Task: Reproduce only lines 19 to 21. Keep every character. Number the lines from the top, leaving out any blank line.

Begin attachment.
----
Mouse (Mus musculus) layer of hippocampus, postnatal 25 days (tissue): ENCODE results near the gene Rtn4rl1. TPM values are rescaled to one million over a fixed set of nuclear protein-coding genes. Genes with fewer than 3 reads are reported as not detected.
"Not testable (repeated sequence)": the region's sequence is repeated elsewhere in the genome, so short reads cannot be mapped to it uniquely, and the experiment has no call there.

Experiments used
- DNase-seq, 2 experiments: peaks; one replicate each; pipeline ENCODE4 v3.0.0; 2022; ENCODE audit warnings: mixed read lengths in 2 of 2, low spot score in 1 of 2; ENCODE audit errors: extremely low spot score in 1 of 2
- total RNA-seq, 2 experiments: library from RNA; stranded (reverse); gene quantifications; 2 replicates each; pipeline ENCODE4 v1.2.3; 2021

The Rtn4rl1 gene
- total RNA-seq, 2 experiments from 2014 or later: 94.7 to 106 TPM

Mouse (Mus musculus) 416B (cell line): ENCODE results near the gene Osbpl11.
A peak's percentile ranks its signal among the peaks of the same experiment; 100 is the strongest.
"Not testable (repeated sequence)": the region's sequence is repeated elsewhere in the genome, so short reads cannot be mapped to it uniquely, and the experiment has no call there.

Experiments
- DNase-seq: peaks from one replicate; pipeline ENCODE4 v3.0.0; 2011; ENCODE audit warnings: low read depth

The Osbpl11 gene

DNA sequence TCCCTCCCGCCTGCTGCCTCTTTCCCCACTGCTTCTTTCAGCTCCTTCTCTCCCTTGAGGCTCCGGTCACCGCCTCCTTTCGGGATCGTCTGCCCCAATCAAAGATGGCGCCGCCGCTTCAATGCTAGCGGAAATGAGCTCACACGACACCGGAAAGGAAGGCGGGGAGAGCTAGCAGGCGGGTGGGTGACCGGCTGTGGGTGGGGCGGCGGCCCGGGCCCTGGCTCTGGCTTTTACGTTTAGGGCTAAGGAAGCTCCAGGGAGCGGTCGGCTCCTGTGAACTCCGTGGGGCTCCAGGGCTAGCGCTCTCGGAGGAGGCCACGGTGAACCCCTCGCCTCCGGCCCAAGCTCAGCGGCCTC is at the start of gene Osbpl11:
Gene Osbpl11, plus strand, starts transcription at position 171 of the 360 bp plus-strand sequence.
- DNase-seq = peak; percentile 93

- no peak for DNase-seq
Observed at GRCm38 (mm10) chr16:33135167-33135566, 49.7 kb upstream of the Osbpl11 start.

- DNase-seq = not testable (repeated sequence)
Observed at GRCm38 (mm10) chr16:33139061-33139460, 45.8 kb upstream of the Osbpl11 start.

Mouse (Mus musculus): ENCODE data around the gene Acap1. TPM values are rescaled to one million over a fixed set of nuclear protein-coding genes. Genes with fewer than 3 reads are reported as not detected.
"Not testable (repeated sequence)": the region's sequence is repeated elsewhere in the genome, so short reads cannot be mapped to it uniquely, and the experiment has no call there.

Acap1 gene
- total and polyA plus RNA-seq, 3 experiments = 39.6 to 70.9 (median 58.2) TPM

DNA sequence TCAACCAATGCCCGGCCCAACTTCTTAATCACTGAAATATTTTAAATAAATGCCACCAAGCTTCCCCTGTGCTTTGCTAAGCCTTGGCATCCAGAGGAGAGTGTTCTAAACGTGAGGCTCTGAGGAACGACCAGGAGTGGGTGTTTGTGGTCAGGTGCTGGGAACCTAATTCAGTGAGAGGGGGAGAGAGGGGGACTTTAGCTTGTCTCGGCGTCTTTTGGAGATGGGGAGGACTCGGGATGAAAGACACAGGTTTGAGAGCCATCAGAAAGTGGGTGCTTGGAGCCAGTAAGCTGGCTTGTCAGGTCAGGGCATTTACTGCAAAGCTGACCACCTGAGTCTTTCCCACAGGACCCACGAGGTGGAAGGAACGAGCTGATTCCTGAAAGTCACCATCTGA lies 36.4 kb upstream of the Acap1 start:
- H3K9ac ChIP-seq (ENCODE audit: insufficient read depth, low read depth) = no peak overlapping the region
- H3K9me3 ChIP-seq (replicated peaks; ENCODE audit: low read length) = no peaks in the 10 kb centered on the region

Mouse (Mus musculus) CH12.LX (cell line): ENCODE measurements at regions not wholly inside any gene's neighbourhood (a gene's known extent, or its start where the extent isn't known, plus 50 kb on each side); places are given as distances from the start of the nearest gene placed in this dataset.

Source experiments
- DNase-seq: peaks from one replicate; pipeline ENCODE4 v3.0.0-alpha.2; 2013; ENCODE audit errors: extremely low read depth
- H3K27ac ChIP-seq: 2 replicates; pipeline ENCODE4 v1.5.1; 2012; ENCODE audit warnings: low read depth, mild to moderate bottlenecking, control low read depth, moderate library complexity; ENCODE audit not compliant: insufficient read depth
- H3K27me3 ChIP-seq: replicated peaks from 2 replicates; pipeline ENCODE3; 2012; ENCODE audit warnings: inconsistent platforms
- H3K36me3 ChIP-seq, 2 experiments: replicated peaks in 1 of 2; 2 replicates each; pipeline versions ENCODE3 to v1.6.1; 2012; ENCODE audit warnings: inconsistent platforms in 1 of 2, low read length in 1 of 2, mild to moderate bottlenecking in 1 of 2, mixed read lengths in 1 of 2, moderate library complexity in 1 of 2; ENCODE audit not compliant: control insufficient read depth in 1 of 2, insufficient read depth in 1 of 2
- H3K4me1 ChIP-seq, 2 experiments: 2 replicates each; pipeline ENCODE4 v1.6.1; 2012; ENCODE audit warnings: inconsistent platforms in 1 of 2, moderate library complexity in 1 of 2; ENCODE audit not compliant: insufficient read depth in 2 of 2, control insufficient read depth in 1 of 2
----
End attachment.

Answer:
- DNase-seq = not testable (repeated sequence)
Observed at GRCm38 (mm10) chr16:33139061-33139460, 45.8 kb upstream of the Osbpl11 start.

Mouse (Mus musculus): ENCODE data around the gene Acap1. TPM values are rescaled to one million over a fixed set of nuclear protein-coding genes. Genes with fewer than 3 reads are reported as not detected.